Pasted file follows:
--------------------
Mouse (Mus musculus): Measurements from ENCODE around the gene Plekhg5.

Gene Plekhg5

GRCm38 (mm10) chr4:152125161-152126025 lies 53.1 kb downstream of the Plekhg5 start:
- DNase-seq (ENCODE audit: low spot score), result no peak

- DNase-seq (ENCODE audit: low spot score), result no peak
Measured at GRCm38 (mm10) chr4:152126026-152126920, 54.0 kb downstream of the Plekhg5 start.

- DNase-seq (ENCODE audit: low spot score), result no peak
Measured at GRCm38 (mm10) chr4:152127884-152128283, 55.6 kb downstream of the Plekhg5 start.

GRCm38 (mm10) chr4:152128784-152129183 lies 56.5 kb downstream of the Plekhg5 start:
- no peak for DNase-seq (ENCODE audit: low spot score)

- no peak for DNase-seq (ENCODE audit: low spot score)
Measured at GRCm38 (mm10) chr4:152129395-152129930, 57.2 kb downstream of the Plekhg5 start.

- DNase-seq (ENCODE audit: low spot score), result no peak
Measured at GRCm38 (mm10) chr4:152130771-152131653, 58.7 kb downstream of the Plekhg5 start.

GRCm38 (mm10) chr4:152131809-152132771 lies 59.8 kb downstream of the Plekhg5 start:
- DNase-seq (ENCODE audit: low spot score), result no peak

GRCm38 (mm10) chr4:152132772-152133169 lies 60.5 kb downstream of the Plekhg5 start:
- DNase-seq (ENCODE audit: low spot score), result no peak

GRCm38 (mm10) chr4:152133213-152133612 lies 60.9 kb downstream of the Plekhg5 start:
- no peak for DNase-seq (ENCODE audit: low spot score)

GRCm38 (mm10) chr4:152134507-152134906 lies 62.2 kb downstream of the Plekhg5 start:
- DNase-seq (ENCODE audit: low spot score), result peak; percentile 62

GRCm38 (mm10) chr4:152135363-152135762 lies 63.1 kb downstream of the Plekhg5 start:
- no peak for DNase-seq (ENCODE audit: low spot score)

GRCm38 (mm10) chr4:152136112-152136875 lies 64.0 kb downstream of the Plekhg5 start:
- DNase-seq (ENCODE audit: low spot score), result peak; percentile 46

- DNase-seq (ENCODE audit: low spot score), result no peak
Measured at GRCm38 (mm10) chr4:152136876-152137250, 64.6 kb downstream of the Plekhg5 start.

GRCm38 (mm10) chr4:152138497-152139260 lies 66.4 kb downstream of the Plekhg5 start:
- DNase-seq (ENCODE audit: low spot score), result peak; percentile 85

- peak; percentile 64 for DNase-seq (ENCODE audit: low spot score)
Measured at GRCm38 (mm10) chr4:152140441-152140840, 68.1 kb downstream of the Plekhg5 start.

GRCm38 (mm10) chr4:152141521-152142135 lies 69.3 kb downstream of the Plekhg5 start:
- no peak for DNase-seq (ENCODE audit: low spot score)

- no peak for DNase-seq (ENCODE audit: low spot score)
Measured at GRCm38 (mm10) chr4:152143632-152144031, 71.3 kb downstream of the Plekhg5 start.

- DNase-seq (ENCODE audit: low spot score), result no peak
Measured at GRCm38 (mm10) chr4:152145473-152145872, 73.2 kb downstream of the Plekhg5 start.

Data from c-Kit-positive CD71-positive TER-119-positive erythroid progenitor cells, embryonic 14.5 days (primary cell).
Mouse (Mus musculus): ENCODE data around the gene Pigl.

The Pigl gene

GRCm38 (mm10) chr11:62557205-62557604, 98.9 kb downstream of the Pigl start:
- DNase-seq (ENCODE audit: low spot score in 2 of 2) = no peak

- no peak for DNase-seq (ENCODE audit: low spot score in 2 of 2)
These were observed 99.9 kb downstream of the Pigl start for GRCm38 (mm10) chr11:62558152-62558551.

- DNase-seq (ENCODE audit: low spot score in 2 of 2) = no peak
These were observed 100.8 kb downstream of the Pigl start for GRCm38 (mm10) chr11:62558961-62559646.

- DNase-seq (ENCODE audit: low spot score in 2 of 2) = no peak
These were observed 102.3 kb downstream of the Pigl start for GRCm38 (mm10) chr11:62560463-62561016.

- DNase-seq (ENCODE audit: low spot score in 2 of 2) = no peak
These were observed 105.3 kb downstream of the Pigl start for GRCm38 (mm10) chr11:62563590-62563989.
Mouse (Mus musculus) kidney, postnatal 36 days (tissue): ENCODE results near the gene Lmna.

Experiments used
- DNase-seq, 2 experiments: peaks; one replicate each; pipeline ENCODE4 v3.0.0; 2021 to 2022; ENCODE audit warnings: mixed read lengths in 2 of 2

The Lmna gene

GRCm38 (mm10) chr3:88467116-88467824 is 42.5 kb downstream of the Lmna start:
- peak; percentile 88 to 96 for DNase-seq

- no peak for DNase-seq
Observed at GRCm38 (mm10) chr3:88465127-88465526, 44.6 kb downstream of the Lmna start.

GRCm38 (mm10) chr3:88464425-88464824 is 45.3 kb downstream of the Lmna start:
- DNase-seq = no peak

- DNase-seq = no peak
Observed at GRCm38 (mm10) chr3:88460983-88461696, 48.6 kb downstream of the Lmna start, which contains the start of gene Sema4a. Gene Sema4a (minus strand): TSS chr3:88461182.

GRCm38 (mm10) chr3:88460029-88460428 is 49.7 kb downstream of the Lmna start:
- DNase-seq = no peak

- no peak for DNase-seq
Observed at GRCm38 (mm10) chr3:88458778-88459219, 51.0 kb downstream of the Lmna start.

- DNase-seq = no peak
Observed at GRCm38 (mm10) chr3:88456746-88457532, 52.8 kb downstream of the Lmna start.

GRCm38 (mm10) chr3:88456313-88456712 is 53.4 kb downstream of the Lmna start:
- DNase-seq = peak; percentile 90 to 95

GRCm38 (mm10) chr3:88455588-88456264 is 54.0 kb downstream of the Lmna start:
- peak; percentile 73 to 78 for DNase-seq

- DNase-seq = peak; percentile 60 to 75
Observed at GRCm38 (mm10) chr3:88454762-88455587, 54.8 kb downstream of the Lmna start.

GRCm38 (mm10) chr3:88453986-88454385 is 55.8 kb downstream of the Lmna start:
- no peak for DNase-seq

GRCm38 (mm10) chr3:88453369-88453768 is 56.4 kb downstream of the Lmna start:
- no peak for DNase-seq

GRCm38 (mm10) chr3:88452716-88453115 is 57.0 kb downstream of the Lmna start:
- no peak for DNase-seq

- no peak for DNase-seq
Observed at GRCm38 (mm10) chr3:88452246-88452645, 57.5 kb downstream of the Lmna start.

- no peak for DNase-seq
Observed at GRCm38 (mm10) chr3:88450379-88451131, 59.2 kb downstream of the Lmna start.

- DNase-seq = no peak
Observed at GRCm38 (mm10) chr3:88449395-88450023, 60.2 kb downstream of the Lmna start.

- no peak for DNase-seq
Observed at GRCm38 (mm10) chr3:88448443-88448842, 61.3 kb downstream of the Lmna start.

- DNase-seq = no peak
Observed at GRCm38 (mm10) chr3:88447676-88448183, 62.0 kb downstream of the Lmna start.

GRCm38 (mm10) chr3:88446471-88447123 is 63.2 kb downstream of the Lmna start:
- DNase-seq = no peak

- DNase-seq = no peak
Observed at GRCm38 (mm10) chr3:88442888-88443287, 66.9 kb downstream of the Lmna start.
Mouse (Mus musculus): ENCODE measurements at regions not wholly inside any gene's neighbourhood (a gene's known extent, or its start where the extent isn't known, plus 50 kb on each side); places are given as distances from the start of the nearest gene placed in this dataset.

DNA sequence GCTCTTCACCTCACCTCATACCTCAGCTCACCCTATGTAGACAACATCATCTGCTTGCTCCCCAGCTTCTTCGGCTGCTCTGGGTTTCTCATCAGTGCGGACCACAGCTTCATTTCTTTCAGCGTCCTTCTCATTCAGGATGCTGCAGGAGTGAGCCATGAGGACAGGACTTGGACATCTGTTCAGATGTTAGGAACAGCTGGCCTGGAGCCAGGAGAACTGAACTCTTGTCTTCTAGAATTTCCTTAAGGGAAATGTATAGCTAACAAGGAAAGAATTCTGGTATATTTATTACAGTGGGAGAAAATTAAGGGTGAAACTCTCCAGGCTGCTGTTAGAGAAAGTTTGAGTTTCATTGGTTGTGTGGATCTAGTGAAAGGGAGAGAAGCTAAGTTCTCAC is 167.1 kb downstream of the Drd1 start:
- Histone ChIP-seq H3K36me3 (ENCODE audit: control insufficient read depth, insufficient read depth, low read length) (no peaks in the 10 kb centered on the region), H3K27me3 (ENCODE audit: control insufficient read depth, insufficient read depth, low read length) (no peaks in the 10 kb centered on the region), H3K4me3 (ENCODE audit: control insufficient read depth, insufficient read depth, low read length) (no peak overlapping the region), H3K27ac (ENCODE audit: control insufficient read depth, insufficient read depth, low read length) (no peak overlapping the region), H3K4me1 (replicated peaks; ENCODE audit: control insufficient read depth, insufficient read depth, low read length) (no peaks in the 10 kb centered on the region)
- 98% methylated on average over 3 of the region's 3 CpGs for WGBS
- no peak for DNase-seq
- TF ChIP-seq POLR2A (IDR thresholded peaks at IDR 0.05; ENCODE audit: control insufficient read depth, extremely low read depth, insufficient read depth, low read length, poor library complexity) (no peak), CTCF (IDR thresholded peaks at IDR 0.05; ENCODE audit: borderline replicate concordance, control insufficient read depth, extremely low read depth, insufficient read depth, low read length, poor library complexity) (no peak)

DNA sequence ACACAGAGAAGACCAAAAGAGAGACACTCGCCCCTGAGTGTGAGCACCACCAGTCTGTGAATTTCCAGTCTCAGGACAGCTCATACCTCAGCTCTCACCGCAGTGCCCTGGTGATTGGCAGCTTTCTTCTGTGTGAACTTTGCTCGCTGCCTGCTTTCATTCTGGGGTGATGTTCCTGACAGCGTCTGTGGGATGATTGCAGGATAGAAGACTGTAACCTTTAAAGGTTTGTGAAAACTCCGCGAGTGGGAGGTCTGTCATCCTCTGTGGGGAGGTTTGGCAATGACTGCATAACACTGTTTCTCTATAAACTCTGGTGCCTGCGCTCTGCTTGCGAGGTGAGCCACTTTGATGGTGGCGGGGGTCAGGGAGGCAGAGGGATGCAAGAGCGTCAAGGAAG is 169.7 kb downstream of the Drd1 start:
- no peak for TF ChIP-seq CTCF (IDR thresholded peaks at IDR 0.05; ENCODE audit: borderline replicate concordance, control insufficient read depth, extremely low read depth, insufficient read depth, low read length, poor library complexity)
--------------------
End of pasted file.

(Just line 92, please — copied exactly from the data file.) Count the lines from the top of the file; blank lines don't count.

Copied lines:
GRCm38 (mm10) chr3:88446471-88447123 is 63.2 kb downstream of the Lmna start: